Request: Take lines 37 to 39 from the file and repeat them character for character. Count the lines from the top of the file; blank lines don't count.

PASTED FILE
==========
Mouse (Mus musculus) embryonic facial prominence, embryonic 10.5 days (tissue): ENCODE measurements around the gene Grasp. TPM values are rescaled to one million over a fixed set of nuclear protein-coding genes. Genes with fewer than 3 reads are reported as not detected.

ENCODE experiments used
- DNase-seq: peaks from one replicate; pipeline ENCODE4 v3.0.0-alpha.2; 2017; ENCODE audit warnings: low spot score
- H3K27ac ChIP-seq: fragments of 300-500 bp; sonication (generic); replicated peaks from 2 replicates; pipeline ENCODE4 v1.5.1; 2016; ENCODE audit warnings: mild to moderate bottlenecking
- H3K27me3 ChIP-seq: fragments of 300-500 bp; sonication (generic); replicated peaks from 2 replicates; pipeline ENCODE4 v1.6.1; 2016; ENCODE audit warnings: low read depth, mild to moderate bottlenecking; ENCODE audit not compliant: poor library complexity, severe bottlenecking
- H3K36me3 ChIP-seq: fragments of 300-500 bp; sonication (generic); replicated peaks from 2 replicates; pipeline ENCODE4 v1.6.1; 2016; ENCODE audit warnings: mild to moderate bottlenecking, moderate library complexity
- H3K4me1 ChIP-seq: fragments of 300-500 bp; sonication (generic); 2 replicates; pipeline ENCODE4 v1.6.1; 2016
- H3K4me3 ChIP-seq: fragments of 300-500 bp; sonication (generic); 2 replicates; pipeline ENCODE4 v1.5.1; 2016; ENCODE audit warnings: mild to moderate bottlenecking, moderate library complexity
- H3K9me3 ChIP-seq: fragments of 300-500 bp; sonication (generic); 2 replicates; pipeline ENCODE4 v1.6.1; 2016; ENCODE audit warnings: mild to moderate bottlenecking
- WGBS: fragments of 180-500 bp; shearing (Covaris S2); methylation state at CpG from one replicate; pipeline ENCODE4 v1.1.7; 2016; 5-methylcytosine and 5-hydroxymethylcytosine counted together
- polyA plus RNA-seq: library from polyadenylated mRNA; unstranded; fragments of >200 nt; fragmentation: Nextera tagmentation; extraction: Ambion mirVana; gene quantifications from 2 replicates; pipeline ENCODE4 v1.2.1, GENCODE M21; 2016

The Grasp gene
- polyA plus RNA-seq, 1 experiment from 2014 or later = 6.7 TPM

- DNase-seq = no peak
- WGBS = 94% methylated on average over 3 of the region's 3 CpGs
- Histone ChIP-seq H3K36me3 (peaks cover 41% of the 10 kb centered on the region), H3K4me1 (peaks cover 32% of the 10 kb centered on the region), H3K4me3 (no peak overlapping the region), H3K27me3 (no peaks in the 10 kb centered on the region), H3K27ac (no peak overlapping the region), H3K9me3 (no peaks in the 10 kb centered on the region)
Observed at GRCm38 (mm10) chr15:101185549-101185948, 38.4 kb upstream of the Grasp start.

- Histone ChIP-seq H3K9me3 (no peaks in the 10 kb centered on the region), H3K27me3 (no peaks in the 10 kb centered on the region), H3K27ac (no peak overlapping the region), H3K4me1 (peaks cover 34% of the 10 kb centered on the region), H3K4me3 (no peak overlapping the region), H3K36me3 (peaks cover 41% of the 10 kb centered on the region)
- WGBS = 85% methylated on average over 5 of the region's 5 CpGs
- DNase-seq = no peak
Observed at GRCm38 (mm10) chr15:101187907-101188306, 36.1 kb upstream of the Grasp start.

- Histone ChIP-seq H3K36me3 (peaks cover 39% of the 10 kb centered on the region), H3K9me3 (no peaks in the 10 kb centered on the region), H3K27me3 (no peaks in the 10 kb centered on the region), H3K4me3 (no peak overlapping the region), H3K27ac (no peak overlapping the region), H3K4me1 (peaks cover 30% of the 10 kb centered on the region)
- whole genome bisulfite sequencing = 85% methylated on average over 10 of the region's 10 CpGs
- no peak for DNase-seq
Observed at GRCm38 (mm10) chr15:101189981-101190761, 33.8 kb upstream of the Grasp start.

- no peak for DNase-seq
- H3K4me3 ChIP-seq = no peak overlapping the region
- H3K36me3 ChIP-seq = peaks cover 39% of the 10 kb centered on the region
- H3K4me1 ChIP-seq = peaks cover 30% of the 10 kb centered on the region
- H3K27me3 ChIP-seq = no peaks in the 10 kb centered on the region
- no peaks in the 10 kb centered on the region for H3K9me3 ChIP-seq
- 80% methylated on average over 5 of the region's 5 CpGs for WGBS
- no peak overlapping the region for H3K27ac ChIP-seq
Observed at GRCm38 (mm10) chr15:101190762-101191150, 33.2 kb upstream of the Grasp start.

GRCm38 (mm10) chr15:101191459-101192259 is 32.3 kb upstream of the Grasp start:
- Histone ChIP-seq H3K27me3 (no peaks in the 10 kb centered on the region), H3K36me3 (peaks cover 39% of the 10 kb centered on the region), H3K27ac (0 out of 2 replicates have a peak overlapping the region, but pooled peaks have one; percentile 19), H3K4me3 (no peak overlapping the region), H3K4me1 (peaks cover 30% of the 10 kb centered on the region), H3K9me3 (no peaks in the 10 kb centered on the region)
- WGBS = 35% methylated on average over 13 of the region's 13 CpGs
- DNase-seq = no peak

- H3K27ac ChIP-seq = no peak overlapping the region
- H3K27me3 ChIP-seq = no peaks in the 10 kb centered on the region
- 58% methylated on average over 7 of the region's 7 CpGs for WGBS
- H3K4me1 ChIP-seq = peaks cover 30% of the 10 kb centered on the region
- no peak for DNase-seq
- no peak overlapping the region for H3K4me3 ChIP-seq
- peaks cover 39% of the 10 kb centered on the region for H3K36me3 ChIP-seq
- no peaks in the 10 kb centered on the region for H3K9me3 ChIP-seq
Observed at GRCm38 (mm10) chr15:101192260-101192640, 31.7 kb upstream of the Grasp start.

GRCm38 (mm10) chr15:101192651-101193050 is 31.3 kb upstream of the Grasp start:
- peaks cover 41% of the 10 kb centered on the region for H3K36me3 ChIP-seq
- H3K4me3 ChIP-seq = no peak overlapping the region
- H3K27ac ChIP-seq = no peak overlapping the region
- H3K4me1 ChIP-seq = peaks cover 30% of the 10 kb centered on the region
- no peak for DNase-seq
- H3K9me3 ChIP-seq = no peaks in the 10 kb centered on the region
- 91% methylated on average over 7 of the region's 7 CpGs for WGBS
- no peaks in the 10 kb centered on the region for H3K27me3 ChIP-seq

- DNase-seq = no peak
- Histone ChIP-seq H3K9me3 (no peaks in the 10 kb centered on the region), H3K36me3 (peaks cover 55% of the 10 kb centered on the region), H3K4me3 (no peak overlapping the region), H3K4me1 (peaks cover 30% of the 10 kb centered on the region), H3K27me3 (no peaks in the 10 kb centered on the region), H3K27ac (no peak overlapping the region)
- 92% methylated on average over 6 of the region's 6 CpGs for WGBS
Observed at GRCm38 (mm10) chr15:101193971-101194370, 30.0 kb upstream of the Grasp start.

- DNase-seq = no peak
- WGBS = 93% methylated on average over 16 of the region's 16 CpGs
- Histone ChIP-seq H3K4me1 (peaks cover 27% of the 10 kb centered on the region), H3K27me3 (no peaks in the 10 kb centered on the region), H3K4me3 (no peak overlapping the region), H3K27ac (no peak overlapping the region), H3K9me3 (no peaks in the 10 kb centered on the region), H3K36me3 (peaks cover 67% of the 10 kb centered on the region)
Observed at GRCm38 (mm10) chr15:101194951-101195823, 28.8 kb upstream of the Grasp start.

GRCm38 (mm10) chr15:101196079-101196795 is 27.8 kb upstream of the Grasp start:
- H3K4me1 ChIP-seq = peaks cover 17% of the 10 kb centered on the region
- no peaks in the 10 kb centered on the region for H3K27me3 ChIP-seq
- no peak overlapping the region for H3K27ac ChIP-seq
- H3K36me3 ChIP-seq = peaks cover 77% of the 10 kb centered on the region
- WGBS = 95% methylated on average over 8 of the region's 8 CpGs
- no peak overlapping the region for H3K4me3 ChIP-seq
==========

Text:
- WGBS = 35% methylated on average over 13 of the region's 13 CpGs
- DNase-seq = no peak

- H3K27ac ChIP-seq = no peak overlapping the region